Freaks a Vanishing
A half man, half ogre
slipped out from a tiny cubicle beneath the stage, startling the
"Are you looking for somebody?" this creature with misshapen limbs
asked the visitor to the weedy backlot of the Goodings Million
Dollar Midway at Summerfest Thursday.
It was Emmet the Turtleman - the same guy who pictured with
artistic liberties on one of the garish banners at the entrance of
Circus Unique, a sideshow.
The visitor asked for Ward Hall, impresario of the freak show,
Emmet pointed to a trailer.
Hall, 47, is a modern day equivalent of P.T. Barnum, one of the
last of a breed of showmen who make a living exhibiting human
Besides Emmet, the show features such attractions as Frances Cook,
a seven and a half foot giantess, and Barbara Benton, "the world's
smallest mother, who is 36 inches tall.
Hall's show also
boasts Artoria. Back in the 1920s she was a feature of the
Ringling sideshow. She has "George Washington" tattooed on her
chest, "The Last Supper" on her back and icons in blue and red ink
completely covering her legs.
Hall is a guy who exhales a cloud of cigar smoke with every stream
of words. He was lamenting the fact that today there is a
scarcity of freaks with superstar status compared with Barnum's
day when such attraction as the Siamese Twins and Tom Thumb were
He said he had to continually scour the land to search for new
attractions and frequently was sent on wild goose chases.
"When I was in Texas I had heard from some Arabs working in the
oil fields there that there was a giant living in a village in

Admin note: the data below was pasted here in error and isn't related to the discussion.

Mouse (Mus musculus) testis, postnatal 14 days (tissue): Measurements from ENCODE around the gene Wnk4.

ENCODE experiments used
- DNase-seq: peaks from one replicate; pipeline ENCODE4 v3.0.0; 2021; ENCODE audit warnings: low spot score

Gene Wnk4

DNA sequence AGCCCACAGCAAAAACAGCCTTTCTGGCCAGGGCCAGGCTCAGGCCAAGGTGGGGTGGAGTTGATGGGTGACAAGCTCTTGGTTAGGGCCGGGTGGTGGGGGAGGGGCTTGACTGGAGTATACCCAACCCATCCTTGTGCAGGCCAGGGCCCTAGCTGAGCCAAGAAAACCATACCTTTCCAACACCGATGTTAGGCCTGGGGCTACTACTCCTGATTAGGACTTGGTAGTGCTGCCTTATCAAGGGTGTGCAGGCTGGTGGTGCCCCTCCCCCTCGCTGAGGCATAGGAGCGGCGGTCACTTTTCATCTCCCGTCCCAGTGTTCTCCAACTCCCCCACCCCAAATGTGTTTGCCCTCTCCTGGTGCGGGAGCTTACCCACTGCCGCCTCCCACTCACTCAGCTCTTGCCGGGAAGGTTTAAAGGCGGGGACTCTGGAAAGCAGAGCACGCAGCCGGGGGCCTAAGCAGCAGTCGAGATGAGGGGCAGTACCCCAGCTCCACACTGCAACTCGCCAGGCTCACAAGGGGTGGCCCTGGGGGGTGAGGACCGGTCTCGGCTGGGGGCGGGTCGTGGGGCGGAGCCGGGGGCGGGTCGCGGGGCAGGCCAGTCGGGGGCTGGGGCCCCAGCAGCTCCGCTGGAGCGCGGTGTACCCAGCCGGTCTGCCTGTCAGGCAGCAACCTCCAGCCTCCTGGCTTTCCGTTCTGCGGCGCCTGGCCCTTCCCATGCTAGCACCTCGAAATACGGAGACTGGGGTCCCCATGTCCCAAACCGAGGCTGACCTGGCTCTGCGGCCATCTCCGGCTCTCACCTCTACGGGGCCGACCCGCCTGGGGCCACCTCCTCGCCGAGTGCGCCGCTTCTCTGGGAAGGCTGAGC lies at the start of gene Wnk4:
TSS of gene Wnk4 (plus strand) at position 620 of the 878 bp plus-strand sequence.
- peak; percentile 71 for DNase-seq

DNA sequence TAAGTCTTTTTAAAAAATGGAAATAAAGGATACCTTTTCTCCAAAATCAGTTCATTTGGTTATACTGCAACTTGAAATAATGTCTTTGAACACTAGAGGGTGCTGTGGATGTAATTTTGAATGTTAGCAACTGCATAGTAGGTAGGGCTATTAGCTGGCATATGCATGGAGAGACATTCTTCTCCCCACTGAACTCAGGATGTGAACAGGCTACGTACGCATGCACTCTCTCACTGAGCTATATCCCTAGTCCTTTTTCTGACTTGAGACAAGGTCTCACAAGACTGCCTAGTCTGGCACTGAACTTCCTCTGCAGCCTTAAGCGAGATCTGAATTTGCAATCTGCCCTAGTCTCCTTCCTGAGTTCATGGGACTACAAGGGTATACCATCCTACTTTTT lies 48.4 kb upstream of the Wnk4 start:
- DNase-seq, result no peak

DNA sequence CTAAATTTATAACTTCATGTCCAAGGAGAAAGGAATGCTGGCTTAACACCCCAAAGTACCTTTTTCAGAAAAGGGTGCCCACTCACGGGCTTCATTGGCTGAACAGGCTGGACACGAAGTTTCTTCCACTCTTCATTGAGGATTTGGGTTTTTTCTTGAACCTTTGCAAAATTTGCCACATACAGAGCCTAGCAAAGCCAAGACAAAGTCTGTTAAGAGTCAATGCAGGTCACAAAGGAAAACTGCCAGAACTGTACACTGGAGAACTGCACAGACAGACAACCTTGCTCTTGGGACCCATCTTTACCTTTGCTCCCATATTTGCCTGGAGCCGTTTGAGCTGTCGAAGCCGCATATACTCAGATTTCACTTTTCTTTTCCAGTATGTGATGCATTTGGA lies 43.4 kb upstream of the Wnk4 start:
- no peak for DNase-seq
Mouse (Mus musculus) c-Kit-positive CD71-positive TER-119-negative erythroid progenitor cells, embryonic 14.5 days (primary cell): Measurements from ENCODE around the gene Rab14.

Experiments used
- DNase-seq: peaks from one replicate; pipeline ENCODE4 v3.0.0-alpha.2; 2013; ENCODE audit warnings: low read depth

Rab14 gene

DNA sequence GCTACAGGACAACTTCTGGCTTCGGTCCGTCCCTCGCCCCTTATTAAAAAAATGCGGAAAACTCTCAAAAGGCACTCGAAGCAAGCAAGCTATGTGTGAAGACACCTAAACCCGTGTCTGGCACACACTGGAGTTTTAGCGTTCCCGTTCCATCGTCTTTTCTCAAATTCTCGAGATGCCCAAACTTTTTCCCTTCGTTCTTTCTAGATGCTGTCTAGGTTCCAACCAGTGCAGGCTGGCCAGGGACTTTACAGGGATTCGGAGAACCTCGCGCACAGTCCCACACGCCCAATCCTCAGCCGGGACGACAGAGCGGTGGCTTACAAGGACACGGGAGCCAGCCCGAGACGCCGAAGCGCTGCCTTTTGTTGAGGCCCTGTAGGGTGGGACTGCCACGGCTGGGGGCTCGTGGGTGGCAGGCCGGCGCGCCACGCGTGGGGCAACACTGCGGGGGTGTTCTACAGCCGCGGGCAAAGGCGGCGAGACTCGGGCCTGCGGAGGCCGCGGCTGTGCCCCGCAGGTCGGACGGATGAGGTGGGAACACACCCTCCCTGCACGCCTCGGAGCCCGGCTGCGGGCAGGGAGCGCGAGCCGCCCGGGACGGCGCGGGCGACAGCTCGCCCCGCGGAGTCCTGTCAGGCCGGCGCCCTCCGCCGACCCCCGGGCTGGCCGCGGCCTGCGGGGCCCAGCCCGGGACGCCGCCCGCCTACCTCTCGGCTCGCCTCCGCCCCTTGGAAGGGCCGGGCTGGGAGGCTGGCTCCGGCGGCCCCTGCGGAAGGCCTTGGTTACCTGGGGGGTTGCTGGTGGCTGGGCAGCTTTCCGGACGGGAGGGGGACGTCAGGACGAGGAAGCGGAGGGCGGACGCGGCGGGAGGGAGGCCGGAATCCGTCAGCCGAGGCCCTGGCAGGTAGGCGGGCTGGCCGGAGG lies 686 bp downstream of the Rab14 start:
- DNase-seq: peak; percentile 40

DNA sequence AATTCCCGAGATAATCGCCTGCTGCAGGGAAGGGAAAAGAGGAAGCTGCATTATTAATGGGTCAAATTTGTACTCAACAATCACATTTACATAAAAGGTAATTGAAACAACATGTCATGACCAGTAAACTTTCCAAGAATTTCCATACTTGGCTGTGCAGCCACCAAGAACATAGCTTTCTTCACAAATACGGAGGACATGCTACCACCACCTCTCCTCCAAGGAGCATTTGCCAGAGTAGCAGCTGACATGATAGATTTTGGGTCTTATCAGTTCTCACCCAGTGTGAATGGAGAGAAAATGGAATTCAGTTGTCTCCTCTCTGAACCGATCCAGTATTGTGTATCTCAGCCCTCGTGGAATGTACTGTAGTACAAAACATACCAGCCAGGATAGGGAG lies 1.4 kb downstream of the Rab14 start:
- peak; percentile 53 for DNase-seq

He said after making further checks to corroborate the story, he
traveled to the country to try to find the giant and persuade him
to come to America.
"He was a giant, all
right but only by the standards of the Arabs," Hall said.
"He wouldn't have made a good center on a Wisconsin basketball
team. He was only 6 feet 10."
said he also struck out in his attempt to import a 15 year old
Brazil girl with two heads.
"A doctor adopted her and he said he wouldn't allow it," Hall
Because of improvements in prenatal care, far fewer persons are
being brought into the world with anomalies than even 34 years
ago, when he first joined a circus as a property boy, Hall said.
In addition, he said, doctor today are able to correct many
congenital deformities that once were fairly common, he said.
While there are some
who say that sideshow proprietors trade on human misery, Hall said
all of his performers are happy in their work.
"These are people who could get other jobs, but they have show
business in their blood," he said. "Naturally, they couldn't be
actors or rock musicians so they joined the carnival."
Hall also said that for all of the criticism directed at freak
shows, they are still popular with carnival goers.
He pointed to the crowd of 40 or 50 rubes gathered before the
bally platform as a barker (Talker) cried out: :they're all
real...They're all people. Normally, we charge $2 to see our
show, but today we're going to make everybody here a child and let
him in for our kiddie ticket fee of 75 cents."
Sentinel July 8, 1977 by Dean Jensen
Emmett Blackwelder -
Ward Hall -
by Nick DeWolf
Francis Cook - Giant
by Nick DeWolf
- Tattooed Lady - Ward Hall
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